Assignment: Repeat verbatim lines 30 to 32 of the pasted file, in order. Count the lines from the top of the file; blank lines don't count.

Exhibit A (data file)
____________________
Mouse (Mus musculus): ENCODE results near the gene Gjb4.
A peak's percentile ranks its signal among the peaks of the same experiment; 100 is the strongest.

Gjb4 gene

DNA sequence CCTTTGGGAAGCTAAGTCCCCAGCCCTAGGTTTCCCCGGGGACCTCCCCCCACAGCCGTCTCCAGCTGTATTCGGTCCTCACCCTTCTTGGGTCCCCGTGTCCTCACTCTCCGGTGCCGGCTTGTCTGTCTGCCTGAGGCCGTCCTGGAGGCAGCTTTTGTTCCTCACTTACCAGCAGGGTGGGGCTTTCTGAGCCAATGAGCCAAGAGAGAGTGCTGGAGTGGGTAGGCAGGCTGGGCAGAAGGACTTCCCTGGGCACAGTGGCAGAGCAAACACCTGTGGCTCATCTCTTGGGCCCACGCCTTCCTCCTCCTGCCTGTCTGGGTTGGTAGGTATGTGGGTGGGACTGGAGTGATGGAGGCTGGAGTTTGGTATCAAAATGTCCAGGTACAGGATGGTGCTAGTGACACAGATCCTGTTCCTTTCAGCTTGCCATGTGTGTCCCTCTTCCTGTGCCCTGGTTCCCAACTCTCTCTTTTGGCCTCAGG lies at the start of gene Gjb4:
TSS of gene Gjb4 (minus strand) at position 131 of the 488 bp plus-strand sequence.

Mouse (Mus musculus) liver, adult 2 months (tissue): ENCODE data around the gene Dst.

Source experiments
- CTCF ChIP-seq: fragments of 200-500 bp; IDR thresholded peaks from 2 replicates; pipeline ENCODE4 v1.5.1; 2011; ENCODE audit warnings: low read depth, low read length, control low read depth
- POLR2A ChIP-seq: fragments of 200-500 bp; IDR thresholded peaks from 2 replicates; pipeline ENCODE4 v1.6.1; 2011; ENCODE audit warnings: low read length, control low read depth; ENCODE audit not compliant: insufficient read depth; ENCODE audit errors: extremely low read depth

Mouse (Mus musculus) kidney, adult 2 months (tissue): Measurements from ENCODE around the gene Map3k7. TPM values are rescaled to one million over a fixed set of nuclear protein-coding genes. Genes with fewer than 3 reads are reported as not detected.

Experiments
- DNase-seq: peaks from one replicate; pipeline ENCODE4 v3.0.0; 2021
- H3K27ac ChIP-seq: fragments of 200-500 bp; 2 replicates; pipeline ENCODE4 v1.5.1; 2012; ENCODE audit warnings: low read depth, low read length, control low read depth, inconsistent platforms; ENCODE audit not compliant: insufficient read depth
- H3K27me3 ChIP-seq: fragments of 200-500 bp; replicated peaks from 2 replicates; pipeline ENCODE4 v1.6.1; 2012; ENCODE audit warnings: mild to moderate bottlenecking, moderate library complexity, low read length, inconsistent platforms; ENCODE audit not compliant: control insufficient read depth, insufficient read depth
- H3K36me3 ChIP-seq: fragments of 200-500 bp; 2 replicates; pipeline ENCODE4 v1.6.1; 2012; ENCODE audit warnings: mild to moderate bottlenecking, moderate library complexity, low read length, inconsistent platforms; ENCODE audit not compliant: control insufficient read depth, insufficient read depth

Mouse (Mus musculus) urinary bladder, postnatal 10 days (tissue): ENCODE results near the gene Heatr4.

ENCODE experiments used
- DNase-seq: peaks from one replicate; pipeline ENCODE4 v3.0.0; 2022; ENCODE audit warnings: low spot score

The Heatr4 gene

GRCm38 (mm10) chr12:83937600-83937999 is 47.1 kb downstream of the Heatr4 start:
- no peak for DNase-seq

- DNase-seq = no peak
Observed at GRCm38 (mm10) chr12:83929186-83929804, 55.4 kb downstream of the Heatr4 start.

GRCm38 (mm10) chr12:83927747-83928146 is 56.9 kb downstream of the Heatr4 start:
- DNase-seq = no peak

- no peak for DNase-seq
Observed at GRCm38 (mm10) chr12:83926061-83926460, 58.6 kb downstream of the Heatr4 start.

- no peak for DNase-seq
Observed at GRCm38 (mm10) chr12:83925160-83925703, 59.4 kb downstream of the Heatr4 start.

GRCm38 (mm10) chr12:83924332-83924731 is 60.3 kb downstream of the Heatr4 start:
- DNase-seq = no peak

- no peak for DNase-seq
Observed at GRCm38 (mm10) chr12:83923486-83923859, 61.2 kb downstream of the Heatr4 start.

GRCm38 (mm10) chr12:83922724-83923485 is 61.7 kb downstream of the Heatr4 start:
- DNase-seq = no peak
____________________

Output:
GRCm38 (mm10) chr12:83924332-83924731 is 60.3 kb downstream of the Heatr4 start:
- DNase-seq = no peak

- no peak for DNase-seq